*Bilby, Kenneth. "Distant Drums: The Unsung Contribution of African-Jamaican Percussion to Popular Music at Home and Abroad." Caribbean Quarterly. University of the West Indies Caribbean Quarterly. 2010.

Friday, September 30, 2011

One Two Three Four

I've been doing some more research on one of the topics I addressed in my thesis: the "one-two" rhythm of Nyahbinghi drumming, the sacred music of Rastafari.  Many Rastas I met in Jamaica described this rhythm as a "heartbeat;" one added that it represents "thunder;" and another called it "a divine trod."  Regardless of what it symbolizes, this "one-two" rhythm is played by the fundeh, or congo drum, and it is the incessant pulse that identifies Rasta music.  In many ways, the Nyahbinghi rhythm also influenced the emergence of reggae.  So this one-two is a beat that many Rastafari value as a sacred tradition, connecting them to Africa in a spiritual and nationalistic union.

Yet, as Rastafari evolved in several isolated communes or camps, first around Kingston, then throughout Jamaica, the musical traditions of each group developed into a unique variation on the one-two.  The Boboshanti, for example, play the fundeh (and clap along) on what we Western musicians would typically count as "One-Two-(Rest-Rest)."  See this video from Bobo Hill in Bull Bay, JA:

The Boboshanti (their official name is Ethiopia Africa Black International Congress) is regarded as the strictest of the mansions (sects) of Rastafari.  The EABIC and the Nyahbinghi Order (full name Theocratic Priesthood and Livity Order of Nyabinghi) are considered the most "orthodox" of Rasta mansions, although the movement is one that has historically shied away from dogma and hierarchical leadership.  Still, among these groups is a desire to preserve the purity of their Nyahbinghi music, and during my 2010 stay in Jamaica, I was made aware of the criticisms of both Bobo and Nyahbinghi Rastas about each other's style of playing the one-two rhythm.  Compare the EABIC video above to the clip below, typical of drumming within the Nyahbinghi Order:

Notice how the one-two is played faster, and how the repeater drum (also called the kete, a higher pitched drum that plays along with the one-two but also improvises) is played slightly differently than in the Boboshanti video.  There are also more obvious differences in these videos: dancing vs. clapping, style of dress, wrapped locks.  But the perhaps less noticeable differences in rhythm and tempo were pointed out to me by both Bobo and Nyahbinghi Rastas.  One Bobo priest, for example, said that the Nyahbinghi Order tends to play the rhythm too fast, and that they include a third beat as well (he may be referring to the "and-one-two" displayed in some Nyahbinghi recordings).  A Nyahbinghi priest, on the other hand, told me that the Bobo do not play the bass drum correctly, and that they have a "poco" influence (a reference to Pukumina or Pocomania music, a pre-Rasta religious tradition in Jamaica).  These comments sparked my interest in the relationship between rhythm and collective identity, something I hope to research and blog about over the next several years.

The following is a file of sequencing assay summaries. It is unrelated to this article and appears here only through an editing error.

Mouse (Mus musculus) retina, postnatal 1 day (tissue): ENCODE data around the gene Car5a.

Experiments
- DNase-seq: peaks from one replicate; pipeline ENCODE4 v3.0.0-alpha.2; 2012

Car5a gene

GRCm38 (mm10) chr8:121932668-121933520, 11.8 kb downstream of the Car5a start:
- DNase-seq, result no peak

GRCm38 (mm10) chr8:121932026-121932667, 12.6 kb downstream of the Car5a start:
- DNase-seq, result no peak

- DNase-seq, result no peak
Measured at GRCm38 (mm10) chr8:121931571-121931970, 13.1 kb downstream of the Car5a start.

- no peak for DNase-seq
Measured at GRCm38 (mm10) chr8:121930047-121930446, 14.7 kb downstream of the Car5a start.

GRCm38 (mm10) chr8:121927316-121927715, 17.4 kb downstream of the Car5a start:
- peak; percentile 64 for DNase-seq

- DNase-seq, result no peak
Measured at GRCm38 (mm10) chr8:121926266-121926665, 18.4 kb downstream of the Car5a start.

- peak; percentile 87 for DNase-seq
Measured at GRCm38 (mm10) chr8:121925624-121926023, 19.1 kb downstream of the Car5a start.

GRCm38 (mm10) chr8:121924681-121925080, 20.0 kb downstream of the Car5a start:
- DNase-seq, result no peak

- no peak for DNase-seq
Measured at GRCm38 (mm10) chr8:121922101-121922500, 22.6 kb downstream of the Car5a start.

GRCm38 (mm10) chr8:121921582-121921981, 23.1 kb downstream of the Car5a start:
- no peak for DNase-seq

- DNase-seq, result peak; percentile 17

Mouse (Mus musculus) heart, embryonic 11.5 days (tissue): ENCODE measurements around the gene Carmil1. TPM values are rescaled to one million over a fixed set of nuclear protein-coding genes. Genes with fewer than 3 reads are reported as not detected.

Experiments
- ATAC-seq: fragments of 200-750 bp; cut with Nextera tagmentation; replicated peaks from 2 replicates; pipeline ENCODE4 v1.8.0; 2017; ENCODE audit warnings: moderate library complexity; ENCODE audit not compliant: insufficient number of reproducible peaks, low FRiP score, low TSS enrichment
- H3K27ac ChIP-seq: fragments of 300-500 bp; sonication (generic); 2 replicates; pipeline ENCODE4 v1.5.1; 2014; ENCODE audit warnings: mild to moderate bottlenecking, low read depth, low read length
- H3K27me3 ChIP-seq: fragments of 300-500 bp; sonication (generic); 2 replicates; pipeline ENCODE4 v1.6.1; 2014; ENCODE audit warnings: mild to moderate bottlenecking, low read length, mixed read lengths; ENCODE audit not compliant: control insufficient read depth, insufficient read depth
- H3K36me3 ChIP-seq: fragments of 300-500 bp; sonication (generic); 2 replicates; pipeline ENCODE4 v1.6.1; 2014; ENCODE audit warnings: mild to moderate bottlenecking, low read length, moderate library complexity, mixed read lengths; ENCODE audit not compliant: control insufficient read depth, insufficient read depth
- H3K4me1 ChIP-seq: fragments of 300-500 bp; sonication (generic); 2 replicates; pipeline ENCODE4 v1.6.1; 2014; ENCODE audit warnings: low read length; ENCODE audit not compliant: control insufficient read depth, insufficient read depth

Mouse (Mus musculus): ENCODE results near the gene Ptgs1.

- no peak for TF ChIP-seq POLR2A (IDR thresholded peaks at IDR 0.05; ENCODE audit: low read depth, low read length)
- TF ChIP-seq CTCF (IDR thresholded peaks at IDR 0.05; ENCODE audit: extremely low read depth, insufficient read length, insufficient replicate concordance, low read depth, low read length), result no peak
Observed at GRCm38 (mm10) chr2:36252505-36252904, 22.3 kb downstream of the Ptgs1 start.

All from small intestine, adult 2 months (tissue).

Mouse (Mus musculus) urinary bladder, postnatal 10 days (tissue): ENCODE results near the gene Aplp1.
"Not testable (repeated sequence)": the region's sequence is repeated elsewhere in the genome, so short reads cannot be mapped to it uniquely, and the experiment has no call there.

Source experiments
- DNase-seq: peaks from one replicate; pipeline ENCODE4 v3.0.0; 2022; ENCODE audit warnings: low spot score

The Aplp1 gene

A musician reading this might say, "Wait a minute! The rhythm in that second video, the Nyahbinghi Order style of drumming, is actually 'one-and-rest... three-and-rest....'"  Sure, you could count it that way.  But what's important here is not how Western music theory tends to count or represent music in numbers and on paper.  What I'm concerned with is how music is perceived from within a particular group, and in this case, the Rastafari value a rhythm that they count as "one-two."  So in future posts about Nyahbinghi music, I will count quarter notes based on the hits of the fundeh as "one-two" (two quarter notes).

This weekend, I'll be following up with an analysis of an interesting incident that occurs on the Grounation album by Mystic Revelation of Rastafari, a group founded by Count Ossie, who is credited with synthesizing elements of various African musical traditions to bring Nyahbinghi music to the Rastafari.  Grounation is a must-listen for anyone interested in Rastafari or the origins of reggae music.  So, before reading my next post, you may want to check out this album, along with the 32-minute documentary I made for my thesis.  The video will familiarize you with the 3-drum system of Nyahbinghi music, also known as the kete system.  Check it out on the "Video" tab above, or on the Penn State Brandywine Honors blog.